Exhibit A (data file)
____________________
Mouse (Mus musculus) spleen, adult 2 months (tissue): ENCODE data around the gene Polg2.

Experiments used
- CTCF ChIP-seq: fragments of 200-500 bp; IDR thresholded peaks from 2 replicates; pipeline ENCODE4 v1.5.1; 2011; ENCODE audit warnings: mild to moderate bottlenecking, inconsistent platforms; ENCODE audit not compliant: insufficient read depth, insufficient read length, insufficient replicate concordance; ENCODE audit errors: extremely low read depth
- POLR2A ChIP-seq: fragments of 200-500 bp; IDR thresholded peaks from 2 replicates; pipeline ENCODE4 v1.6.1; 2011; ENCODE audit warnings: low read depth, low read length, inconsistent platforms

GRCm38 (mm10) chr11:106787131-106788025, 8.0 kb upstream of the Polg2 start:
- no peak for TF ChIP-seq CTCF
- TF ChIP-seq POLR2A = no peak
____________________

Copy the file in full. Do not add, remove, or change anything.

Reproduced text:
Mouse (Mus musculus) spleen, adult 2 months (tissue): ENCODE data around the gene Polg2.

Experiments used
- CTCF ChIP-seq: fragments of 200-500 bp; IDR thresholded peaks from 2 replicates; pipeline ENCODE4 v1.5.1; 2011; ENCODE audit warnings: mild to moderate bottlenecking, inconsistent platforms; ENCODE audit not compliant: insufficient read depth, insufficient read length, insufficient replicate concordance; ENCODE audit errors: extremely low read depth
- POLR2A ChIP-seq: fragments of 200-500 bp; IDR thresholded peaks from 2 replicates; pipeline ENCODE4 v1.6.1; 2011; ENCODE audit warnings: low read depth, low read length, inconsistent platforms

GRCm38 (mm10) chr11:106787131-106788025, 8.0 kb upstream of the Polg2 start:
- no peak for TF ChIP-seq CTCF
- TF ChIP-seq POLR2A = no peak